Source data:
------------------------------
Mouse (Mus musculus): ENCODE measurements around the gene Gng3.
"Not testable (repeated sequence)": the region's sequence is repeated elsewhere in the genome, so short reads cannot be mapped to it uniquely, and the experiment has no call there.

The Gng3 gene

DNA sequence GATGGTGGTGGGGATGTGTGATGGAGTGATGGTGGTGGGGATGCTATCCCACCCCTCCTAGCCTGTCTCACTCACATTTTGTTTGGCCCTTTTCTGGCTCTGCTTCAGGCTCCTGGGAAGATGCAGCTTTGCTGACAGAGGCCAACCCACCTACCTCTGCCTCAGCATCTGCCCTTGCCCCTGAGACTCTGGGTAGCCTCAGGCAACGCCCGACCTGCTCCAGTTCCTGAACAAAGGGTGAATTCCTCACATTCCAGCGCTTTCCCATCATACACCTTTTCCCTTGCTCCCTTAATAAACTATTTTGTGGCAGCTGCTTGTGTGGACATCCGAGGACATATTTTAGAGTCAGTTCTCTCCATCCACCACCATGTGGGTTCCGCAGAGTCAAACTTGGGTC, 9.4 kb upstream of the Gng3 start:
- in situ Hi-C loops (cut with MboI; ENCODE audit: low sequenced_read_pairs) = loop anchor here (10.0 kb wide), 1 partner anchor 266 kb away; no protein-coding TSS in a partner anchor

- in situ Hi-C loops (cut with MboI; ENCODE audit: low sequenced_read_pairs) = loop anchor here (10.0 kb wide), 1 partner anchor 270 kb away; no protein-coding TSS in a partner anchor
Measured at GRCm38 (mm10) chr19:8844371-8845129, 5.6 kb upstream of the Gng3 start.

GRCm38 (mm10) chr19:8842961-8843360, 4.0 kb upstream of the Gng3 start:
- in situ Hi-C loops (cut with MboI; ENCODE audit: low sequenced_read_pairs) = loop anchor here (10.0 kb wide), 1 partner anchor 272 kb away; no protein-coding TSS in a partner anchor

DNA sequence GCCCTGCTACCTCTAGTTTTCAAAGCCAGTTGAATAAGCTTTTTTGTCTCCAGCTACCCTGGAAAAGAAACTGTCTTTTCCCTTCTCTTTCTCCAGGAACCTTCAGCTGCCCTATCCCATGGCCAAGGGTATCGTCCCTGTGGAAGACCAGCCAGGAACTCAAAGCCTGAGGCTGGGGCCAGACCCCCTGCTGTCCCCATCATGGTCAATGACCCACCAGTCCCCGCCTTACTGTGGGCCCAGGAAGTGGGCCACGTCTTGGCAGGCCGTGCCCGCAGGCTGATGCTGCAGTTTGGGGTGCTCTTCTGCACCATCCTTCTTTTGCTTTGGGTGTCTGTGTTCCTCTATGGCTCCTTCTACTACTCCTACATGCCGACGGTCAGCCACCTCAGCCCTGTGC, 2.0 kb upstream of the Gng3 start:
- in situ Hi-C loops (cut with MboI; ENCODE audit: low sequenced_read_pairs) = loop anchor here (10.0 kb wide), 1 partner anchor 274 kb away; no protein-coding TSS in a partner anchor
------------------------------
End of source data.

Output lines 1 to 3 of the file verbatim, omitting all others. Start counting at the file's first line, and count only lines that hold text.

Mouse (Mus musculus): ENCODE measurements around the gene Gng3.
"Not testable (repeated sequence)": the region's sequence is repeated elsewhere in the genome, so short reads cannot be mapped to it uniquely, and the experiment has no call there.

The Gng3 gene